BellSouth Corp. this week announced that it has implemented a regionwide, inter-LATA MPLS backbone to support IP and next-generation data and voice services.
The RBOC has deployed the BellSouth Regional IP Backbone (BRIB) with points of presence (POP) in all major geographic areas in the BellSouth territory. The BRIB supports RFC 2547-compliant MPLS VPNs, dedicated Internet access, DSL services and upcoming voice-over-IP offerings.
Transparent LAN, ATM and Layer 2 VPN support are planned for the second half of the year.
MPLS enables traffic engineering and enhanced performance of IP transport, while simultaneously facilitating quality of service, BellSouth says. It was implemented to converge voice, data, and ultimately video traffic over a common infrastructure, enable greater control of end-to-end services, support traffic redundancy and ease expansion, the carrier says.
MPLS is also the foundation of BRIB’s service-level guarantees, and its dynamic routing architecture will help ensure business continuity for customers, BellSouth says.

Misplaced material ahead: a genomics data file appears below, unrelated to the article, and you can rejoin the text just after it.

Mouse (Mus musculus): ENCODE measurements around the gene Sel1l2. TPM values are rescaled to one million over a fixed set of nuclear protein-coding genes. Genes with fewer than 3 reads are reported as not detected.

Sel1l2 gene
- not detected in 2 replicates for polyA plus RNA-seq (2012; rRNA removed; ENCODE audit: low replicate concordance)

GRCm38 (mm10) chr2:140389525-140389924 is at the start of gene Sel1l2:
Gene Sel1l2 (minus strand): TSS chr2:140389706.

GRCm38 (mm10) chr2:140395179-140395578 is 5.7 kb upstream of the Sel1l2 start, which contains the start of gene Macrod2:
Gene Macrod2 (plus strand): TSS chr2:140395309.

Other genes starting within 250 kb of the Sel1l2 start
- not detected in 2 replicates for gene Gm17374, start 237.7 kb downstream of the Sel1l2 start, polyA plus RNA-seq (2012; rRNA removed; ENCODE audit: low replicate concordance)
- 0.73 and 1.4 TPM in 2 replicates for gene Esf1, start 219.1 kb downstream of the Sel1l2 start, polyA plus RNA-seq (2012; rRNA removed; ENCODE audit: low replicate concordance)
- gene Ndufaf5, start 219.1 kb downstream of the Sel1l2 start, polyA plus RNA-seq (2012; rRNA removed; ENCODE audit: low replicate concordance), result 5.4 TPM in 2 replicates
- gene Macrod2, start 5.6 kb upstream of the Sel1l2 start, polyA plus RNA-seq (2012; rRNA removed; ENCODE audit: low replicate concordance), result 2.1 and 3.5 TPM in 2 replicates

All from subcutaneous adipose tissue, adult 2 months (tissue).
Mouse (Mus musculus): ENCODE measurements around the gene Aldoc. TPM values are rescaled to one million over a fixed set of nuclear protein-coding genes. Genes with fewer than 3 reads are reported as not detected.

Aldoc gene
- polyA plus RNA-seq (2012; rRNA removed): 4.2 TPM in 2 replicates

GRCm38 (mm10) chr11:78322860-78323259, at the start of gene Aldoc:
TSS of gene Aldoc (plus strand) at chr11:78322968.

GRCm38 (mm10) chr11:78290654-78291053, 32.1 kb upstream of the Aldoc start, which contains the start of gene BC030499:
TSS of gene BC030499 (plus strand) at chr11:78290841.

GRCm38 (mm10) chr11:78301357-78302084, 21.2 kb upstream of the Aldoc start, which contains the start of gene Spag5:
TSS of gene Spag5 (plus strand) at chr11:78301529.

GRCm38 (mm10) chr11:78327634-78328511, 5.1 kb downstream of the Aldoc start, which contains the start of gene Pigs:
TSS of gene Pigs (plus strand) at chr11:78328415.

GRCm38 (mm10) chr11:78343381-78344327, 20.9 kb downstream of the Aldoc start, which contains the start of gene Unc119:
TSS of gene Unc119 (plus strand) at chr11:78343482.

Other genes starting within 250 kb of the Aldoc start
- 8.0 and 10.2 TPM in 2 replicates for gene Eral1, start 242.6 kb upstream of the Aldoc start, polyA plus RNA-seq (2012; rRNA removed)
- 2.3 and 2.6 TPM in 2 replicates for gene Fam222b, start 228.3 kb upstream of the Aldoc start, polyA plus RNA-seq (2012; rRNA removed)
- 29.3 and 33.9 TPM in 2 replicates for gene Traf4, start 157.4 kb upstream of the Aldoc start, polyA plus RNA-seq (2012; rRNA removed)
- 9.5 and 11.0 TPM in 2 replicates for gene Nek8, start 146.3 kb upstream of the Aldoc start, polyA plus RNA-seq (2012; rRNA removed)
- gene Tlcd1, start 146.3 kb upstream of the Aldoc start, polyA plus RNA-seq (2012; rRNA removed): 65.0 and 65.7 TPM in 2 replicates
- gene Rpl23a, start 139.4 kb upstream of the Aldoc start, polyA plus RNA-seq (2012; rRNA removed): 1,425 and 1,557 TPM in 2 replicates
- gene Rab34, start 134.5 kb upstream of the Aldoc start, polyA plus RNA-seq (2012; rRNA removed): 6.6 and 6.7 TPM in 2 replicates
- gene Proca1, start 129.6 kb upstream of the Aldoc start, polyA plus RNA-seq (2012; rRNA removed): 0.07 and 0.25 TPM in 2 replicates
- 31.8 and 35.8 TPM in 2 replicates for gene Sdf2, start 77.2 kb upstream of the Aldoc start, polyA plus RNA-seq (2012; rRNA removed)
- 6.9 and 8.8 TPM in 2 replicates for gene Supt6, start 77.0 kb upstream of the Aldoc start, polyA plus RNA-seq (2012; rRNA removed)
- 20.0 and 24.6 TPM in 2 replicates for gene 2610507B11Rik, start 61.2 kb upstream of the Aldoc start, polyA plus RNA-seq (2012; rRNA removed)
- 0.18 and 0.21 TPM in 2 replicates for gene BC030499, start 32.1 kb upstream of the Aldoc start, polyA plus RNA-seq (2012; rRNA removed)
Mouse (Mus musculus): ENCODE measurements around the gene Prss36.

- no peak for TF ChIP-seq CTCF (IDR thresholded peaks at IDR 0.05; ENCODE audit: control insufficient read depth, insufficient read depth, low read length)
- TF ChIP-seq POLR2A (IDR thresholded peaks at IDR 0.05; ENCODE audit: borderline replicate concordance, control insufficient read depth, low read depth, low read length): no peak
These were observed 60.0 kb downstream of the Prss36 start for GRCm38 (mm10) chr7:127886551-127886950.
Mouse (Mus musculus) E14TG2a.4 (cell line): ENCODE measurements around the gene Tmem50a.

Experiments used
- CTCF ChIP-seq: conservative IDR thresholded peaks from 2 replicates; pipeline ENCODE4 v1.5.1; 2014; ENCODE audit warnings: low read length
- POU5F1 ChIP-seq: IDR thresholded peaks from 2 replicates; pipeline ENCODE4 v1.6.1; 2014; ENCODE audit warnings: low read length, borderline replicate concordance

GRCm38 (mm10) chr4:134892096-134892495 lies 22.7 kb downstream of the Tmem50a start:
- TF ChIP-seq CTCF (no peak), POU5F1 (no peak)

The BRIB core is based on Juniper Networks Inc.’s T640 and M160 routers. Three central BRIB hubs are located in Miami, Atlanta and New Orleans.
Cisco Systems Inc.’s 10000 and 12000 series routers aggregate traffic and apply QoS, security, accounting, and routing and VPN policy attributes at the edge.
BRIB extends throughout BellSouth’s 38 LATAs within its nine-state region through 50 POPs.
Analysts praised BellSouth for BRIB’s example of how an RBOC can exploit long-distance relief throughout its regional footprint to extend network reach, cut costs and offer new services. But constraining the network to its regional footprint also limits its potential, they say.
“Like BellSouth’s other interLATA efforts, the BRIB doesn’t extend outside BellSouth territory,” states Current Analysis Inc. analyst Brian Washburn in a report issued this week. “BellSouth can’t extend its MPLS network to the rest of the world yet. Customers that need nationwide or international MPLS networks will need to seek out an IXC such as AT&T Corp., or they’ll need to carry traffic off the MPLS network, using CPE-based IP VPNs with a router that supports IPSec, for example.”
But according to Current Analysis, BellSouth is not planning to build national or international networks to support customers outside of its region anytime soon. The RBOC primarily uses MCI – formerly WorldCom Inc. – for its long-haul IP backbone business, and claims to be Qwest Communications International Inc.’s largest wholesale customer for national and international coverage.